Our Common Future at Risk

Socially responsible scientific workers do not ignore that their work is the source of the scientific and technical advances that permeate today’s society and in many ways influence the daily life of our fellow citizens. Scientific workers, as citizens share the fate of the community to which they belong and share as human beings the fate of mankind. The world is in a large measure shaped by the scientific and technical revolution that acquired an increased momentum in the second half of the past century. It is reasonable to assert that each and every development in science and technology may lead potentially or effectively to positive or negative consequences: it may be used in a beneficial or harmful way as far as the future of mankind and of the planet is concerned. It is the duty of scientific workers as citizens to educate those who do not possess their specialized knowledge on the consequences thereof. One should not ignore that quite often researchers are held hostage by powerful interests that limit their freedom of research as well as the possibility of exposing publically what they consider to be the pernicious nature of projects assigned to them and the possible harmful applications of the results of their work. The persecution of whistle blowers has become a vehement demonstration of this state of affairs.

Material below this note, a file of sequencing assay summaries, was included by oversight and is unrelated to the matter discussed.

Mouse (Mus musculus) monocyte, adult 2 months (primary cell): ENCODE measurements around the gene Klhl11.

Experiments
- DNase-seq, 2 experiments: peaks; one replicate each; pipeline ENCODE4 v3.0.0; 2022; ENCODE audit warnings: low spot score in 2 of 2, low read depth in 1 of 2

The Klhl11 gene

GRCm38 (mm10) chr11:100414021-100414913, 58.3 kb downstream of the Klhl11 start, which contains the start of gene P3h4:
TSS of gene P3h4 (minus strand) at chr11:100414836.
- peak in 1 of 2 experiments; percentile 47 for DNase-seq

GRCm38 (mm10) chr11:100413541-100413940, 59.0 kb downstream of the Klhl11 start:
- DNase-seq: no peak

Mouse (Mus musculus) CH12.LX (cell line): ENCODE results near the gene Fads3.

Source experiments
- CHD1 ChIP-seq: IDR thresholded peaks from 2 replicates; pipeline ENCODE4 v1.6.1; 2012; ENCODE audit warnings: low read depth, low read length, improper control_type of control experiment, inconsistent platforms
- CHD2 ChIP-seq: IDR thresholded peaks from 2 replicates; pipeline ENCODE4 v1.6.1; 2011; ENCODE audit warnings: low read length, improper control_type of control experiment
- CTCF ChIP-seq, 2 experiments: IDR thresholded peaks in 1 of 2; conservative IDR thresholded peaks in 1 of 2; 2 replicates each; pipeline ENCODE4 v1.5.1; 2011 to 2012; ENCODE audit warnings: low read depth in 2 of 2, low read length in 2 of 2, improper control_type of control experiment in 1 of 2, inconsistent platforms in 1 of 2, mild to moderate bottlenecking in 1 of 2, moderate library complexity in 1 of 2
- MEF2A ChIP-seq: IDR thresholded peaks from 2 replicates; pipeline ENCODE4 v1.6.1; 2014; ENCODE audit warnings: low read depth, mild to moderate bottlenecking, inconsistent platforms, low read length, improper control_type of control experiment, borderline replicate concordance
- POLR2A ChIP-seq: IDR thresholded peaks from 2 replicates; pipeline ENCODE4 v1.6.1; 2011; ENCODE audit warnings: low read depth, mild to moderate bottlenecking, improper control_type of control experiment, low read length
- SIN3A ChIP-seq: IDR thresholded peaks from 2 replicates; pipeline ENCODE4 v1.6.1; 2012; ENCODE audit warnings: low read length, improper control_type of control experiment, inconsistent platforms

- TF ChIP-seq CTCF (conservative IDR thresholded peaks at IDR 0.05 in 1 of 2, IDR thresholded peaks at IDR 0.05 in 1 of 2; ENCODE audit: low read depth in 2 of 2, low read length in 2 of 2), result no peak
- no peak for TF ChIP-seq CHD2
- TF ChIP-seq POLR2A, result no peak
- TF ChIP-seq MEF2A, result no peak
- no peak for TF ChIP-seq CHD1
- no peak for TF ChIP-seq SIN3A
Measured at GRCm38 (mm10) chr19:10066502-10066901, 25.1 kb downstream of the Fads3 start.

We are facing today a number of serious challenges of different nature that put our common future at risk. These challenges can only be overcome by radical changes in the way human societies are organized which suppose political, economic, social and cultural changes.

 Honeybee  landing on a milk thistle flower  Fir0002/Flagstaffotos

See “Saving the Honeybee”, Diana Cox-Foster and Dennis van Engelsdorp, Scientific American, April 2009, pp.24-31

The uncontrolled use of pesticides and of antibiotics connected with the factory farming of animals and with industrial agriculture using genetically modified seeds; the destruction of forests and the growing environmental pollution, are a few important examples of the challenges associated with a profit driven policy of unsustainable material development and the concentration of wealth in the hands of a tiny fraction of the world population.

 Bolan Poultry Farm//www.flickr.com/people/49045206@N03">USAID Afghanistan

The article by Dr. Roberts, "The Social Cost of GMOs" deals with a few of the relevant questions touched upon in the above text.

Frederico G. Carvalho